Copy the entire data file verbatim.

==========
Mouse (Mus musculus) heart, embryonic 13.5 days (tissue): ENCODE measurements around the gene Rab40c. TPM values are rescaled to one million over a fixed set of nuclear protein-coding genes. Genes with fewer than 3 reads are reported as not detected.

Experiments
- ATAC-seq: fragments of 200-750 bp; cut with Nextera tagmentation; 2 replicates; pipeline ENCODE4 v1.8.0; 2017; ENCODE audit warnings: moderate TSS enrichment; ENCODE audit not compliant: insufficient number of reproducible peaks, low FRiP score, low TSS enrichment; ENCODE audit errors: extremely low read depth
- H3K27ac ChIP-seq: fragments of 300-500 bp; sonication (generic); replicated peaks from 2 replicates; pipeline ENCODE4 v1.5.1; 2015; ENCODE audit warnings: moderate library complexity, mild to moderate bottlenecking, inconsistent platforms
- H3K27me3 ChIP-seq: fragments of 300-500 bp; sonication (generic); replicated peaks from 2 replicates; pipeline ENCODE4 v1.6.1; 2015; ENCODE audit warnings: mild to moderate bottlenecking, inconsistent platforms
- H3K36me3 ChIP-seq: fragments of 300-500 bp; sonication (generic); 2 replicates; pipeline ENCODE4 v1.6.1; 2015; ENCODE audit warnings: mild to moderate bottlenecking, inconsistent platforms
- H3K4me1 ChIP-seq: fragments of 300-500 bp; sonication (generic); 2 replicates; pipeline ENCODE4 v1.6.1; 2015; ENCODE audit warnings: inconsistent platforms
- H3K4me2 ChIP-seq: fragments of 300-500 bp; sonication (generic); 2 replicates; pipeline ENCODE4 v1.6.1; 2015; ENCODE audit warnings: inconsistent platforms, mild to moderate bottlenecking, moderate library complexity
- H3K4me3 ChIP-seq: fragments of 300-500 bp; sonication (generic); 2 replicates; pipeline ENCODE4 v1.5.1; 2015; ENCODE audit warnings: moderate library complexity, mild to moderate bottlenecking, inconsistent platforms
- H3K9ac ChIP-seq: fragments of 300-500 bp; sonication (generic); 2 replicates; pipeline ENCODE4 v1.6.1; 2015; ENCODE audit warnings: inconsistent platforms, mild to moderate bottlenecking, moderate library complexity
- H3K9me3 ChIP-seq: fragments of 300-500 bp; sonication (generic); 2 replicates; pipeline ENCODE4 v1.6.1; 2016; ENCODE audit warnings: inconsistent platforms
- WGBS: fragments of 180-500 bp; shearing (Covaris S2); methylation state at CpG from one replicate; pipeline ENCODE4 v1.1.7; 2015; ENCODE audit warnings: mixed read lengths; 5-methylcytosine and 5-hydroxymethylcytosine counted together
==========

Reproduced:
Mouse (Mus musculus) heart, embryonic 13.5 days (tissue): ENCODE measurements around the gene Rab40c. TPM values are rescaled to one million over a fixed set of nuclear protein-coding genes. Genes with fewer than 3 reads are reported as not detected.

Experiments
- ATAC-seq: fragments of 200-750 bp; cut with Nextera tagmentation; 2 replicates; pipeline ENCODE4 v1.8.0; 2017; ENCODE audit warnings: moderate TSS enrichment; ENCODE audit not compliant: insufficient number of reproducible peaks, low FRiP score, low TSS enrichment; ENCODE audit errors: extremely low read depth
- H3K27ac ChIP-seq: fragments of 300-500 bp; sonication (generic); replicated peaks from 2 replicates; pipeline ENCODE4 v1.5.1; 2015; ENCODE audit warnings: moderate library complexity, mild to moderate bottlenecking, inconsistent platforms
- H3K27me3 ChIP-seq: fragments of 300-500 bp; sonication (generic); replicated peaks from 2 replicates; pipeline ENCODE4 v1.6.1; 2015; ENCODE audit warnings: mild to moderate bottlenecking, inconsistent platforms
- H3K36me3 ChIP-seq: fragments of 300-500 bp; sonication (generic); 2 replicates; pipeline ENCODE4 v1.6.1; 2015; ENCODE audit warnings: mild to moderate bottlenecking, inconsistent platforms
- H3K4me1 ChIP-seq: fragments of 300-500 bp; sonication (generic); 2 replicates; pipeline ENCODE4 v1.6.1; 2015; ENCODE audit warnings: inconsistent platforms
- H3K4me2 ChIP-seq: fragments of 300-500 bp; sonication (generic); 2 replicates; pipeline ENCODE4 v1.6.1; 2015; ENCODE audit warnings: inconsistent platforms, mild to moderate bottlenecking, moderate library complexity
- H3K4me3 ChIP-seq: fragments of 300-500 bp; sonication (generic); 2 replicates; pipeline ENCODE4 v1.5.1; 2015; ENCODE audit warnings: moderate library complexity, mild to moderate bottlenecking, inconsistent platforms
- H3K9ac ChIP-seq: fragments of 300-500 bp; sonication (generic); 2 replicates; pipeline ENCODE4 v1.6.1; 2015; ENCODE audit warnings: inconsistent platforms, mild to moderate bottlenecking, moderate library complexity
- H3K9me3 ChIP-seq: fragments of 300-500 bp; sonication (generic); 2 replicates; pipeline ENCODE4 v1.6.1; 2016; ENCODE audit warnings: inconsistent platforms
- WGBS: fragments of 180-500 bp; shearing (Covaris S2); methylation state at CpG from one replicate; pipeline ENCODE4 v1.1.7; 2015; ENCODE audit warnings: mixed read lengths; 5-methylcytosine and 5-hydroxymethylcytosine counted together